Living the Scientific Life (Scientist, Interrupted)

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Millions of people in the Global South suffer from neglected diseases, many of which could be treated, even cured, if they were detected early enough. But reliable, low cost diagnosis hasn’t been available, as drug companies have no incentive to invest in the diseases of the poor. New pandemics can go undetected until they have spread out of control, like HIV, and treatable ailments can cripple impoverished communities because it is too expensive to detect them early enough to do something.


Guido Núñez-Mujica, a Venezuelan computational biologist, is developing the LavaAmp: a portable, rugged, inexpensive thermal cycler that can perform reliable DNA tests for infectious diseases in low resource environments. LavaAmp is not a diagnostic method for one specific disease, but a hardware platform that can be used to test for many different conditions. Núñez-Mujica envisions LavaAmp as part of new, evidence-based Public Health approaches to managing both new pandemics and neglected diseases. Local governments and international agencies need cheap, accurate, reliable information about the spread and incidence of disease to plan and deploy an effective response. At less than one-tenth the price of current devices, LavaAmp would open the door to widespread testing for diseases, giving the world’s poorest people access to the kind of preventative medicine most people in rich countries take for granted. LavaAmp could also revolutionize education in tools in molecular biology for developing countries, educating the bio-innovators of the future.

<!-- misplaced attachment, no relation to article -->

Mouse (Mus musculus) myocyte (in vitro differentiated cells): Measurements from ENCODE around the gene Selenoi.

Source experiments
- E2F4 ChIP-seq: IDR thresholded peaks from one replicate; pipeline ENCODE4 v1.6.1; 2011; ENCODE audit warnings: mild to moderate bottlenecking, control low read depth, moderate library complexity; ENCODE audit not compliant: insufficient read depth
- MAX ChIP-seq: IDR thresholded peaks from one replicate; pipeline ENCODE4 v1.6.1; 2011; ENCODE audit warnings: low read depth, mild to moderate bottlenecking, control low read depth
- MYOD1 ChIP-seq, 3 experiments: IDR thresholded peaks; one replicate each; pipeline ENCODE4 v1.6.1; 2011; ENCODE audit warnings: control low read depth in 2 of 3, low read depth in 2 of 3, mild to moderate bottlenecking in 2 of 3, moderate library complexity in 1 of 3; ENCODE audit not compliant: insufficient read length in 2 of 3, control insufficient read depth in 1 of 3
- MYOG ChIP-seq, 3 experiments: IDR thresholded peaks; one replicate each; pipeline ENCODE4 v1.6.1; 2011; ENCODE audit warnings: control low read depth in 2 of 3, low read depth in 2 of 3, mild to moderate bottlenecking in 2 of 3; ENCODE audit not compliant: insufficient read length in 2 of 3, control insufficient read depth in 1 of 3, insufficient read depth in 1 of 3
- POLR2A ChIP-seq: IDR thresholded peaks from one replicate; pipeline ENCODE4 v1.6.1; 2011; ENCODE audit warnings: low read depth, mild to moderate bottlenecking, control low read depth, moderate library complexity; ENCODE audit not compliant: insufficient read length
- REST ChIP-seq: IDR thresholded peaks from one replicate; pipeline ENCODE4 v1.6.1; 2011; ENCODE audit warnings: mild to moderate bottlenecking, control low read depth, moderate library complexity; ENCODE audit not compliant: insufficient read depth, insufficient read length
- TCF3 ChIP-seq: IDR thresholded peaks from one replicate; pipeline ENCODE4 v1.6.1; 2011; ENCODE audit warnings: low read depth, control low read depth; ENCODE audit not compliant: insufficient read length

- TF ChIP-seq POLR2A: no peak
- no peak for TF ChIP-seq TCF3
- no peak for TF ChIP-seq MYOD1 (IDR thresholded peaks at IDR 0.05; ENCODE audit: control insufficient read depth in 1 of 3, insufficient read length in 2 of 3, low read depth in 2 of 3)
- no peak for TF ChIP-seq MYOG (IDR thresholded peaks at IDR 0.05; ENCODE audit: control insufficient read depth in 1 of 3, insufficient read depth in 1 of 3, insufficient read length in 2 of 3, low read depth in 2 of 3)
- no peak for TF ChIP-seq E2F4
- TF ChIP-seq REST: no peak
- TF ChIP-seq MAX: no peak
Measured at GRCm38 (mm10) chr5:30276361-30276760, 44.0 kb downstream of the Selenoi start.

LavaAmp makes a rugged, accessible, DNA diagnostic tool that can be used to quickly respond to pandemics and neglected diseases and educational applications of molecular biology. Read more about this interesting project and if you like it, consider donating to the LavaAmp at the Unreasonable Institute. Núñez-Mujica already has $4775 out of $6500 needed to fund this very cool project.

En Español:

Me puedes contactar en guido[en]lava-amp.com

Millones de personas en el Sur padecen de Enfermedades Olvidadas, muchas de las cuales podrían ser tratadas, incluso curadas, si fuesen detectadas a tiempo. Lamentablente, métodos diagnósticos seguros y de bajo costo no estñan disponibles, y las compañías farmaceuticas no están interesadas en desarrollarlos para un mercado que no puede costearlos, las enfermedades de los pobres. Nuevas pandemias pueden no ser detectadas hasta que sea demasiado tarde y estén fuera de control, como el VIH, aparte que dolencias tratables pueden destruir comunidades empobrecidas, porque es demasiado caro el detectar las infecciones en sus etapas iniciales.

LavaAmp hace posible una herramienta de diagnóstico confiable, robusta y resistente, ara responder rápidamente a las pandemias y a las enfermedades olvidadas, y con aplicaciones educativas accesibles a bajo costo. Si te gusta este proyecto, por favor apóyanos en el Unreasonable Institute:

Comments

  1. #1 Jim H
    March 3, 2010

    Thanks for the write up. We appreciate it. I like the Spanish version better: el termociclador portátil http://is.gd/9BocE

  2. #2 hibob
    March 3, 2010

    I remember thumbing through an eastern European molecular biology journal from the early ’90s that had a description of a DIY PCR machine using a dot matrix printer as the base. Basically strap your samples to the print head and set up water baths held at different temperatures along the print head’s travel so that the samples can be dunked in each. Hey, it probably worked as well as the first commercial machine.

    Combined with dry storage reagents (no freezer required) this could have legs. I’m surprised the Texas A&M connection isn’t generating funding to get it through this stage though.
    http://www.engadget.com/2007/05/04/mini-dna-replicator-costs-10/

  3. #3 Jim H
    March 4, 2010

    Hi bob,

    Maybe it’s not clear, but we (LavaAmp, Inc)licensed the technology through Texas A&M that you linked to. Apparently, they didn’t have any other takers, although we’re not certain the device in and of itself is patentable. There is prior art (due expire in the next few months) which seems to cover buoyancy driven PCR pretty thoroughly.

  4. #4 pcr
    July 7, 2010

    Can you give any more information in regards to how this device will stack up against standard industrial instruments as far as repeatability is concerned?